• finally, adam has been dreaming of a grassroots, organic youth ministry event where anyone can speak. talk about leveling the playing field and acknowledging that we’re all in this together! that’s what Open is all about. our first Open is Open Seattle, on october 6. the second location is a doosy! (stay tuned)


with 6 cohorts of 10 youth workers each either completed or in progress, i continue to find the youth ministry coaching program to be my most deeply satisfying days, other than time with my family. we’ve opened 5 cohorts for later this year (or whenever they fill), and are deep into conversations with 3 denominational groups about cohorts specific to their tribe. oh, and we’ve just begun conversations about a possible new zealand cohort! ha!

here’s another quote, from current participant sam halverson:

The YMCP is the single most helpful resource I’ve found in over 30 years of professional youth ministry. While conventions, workshops, and seminars are influential and necessary, the Youth Ministry Coaching Program is a much more personal and personable resource for anyone wishing to understand and struggle with the ins and outs of professional ministry. The spiritual direction, values assessments, readings, discussions, personal sharing, and presence-minded shepherding led by Mark Oestreicher encompass all parts of life – not just youth ministry.


we’ve had a blast this year partnering with organizations and ministries as diverse as biblica, dougfields.com, urban youth worker’s institute, tyndale publishers, and about a dozen others.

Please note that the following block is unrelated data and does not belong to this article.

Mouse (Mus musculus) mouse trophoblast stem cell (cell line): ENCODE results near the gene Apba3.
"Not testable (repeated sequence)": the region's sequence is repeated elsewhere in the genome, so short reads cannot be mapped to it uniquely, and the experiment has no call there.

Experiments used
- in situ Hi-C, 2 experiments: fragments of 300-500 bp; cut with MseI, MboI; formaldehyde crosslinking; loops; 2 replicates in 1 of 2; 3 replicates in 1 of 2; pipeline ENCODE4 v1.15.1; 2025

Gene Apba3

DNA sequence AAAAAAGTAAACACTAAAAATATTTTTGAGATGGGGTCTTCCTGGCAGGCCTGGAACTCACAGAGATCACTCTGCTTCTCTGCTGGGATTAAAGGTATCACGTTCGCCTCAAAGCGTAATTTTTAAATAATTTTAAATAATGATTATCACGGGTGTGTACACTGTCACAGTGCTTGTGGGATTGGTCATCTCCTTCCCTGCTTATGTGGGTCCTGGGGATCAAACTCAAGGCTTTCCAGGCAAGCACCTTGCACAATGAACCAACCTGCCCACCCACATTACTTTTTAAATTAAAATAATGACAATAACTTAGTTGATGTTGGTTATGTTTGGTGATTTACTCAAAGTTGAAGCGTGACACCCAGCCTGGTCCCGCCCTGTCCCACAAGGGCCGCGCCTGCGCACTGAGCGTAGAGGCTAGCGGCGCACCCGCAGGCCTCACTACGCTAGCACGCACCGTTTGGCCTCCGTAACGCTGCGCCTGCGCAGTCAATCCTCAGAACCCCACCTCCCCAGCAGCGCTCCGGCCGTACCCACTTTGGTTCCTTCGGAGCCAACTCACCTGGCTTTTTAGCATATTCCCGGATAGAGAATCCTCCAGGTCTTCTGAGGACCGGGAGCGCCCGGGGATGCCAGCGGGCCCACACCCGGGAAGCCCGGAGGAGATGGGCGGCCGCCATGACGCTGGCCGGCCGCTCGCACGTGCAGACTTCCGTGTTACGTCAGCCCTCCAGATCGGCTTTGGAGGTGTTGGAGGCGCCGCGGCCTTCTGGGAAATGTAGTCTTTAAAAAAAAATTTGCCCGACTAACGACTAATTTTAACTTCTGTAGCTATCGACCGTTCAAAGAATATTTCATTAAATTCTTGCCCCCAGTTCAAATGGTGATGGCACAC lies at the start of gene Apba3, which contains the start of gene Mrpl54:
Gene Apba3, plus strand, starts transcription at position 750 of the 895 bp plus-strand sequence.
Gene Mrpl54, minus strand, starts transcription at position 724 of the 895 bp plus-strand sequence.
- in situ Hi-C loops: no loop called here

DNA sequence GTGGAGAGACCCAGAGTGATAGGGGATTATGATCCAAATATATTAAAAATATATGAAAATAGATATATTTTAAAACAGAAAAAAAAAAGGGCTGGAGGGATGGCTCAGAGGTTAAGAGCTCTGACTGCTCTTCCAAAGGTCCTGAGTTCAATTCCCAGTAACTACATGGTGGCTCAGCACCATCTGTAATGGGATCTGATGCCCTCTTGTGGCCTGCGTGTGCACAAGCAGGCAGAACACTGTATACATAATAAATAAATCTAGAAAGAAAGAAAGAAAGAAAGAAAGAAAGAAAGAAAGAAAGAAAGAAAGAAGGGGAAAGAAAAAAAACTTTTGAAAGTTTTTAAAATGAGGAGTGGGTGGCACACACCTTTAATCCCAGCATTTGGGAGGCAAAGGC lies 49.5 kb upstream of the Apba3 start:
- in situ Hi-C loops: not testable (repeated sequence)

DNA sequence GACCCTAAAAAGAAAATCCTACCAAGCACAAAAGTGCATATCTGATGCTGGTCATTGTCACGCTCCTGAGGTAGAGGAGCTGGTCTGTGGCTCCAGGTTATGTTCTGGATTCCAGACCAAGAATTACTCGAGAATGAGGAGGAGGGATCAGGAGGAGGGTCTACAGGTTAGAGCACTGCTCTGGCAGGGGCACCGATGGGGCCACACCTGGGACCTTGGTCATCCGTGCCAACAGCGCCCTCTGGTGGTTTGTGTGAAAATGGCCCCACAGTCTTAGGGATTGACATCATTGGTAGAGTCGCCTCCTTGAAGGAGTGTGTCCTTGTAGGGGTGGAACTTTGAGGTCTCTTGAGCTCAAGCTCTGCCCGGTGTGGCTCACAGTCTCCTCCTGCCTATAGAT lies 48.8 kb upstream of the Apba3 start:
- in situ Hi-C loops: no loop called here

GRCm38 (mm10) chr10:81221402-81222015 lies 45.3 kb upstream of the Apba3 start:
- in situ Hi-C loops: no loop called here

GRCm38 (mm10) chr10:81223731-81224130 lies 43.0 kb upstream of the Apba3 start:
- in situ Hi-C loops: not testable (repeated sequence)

already in 2012, i’ve been stoked about the release of The Way bible and A Beautiful Mess. I have 6 more books coming out with simply youth ministry over the next year (3 of which i’ve finished), and i’m working on two versions of an ebook that The Youth Cartel will publish.

adam published his first book, with jon huckins, through The Youth Cartel’s own brand: good news in the neighborhood.

i’ve been stoked about working with a few great authors to help them find publishers for their books, finalizing deals for lars rood, jeff goins, and len kageler.

and The Youth Cartel is throwing in hard on publishing through our own brand, with 7 projects signed. you’ll see these start to come out over the remaining months of this year.

oh, and i still love writing regular columns for Youthworker Journal and Youthwork (the UK magazine for youth workers), as well as occasional contributions to Immerse Journal and Group Magazine. Adam and i both write for Slant33.com.


our weekly Cartel Culture and YouTube You Can Use emails have been a great hit. in just 8 short months we have more than 1200 people receiving them.

we launched a free job bank on our website. and our facebook page, blog, and twitter feeds are all gaining traction.


i still love speaking to teenagers and youth workers, and find my schedule regularly full with amazing opportunities (like, i’m leaving for london this morning, to speak at the Youthwork Summit).

yup, we’re busy little beavers, and we’re having the time of our lives. thanks to all of you who have been so supportive of us. we long to serve you well (and push you a little bit). We have three or four more sweet ideas in the hopper, if we can find the bandwidth to get them going!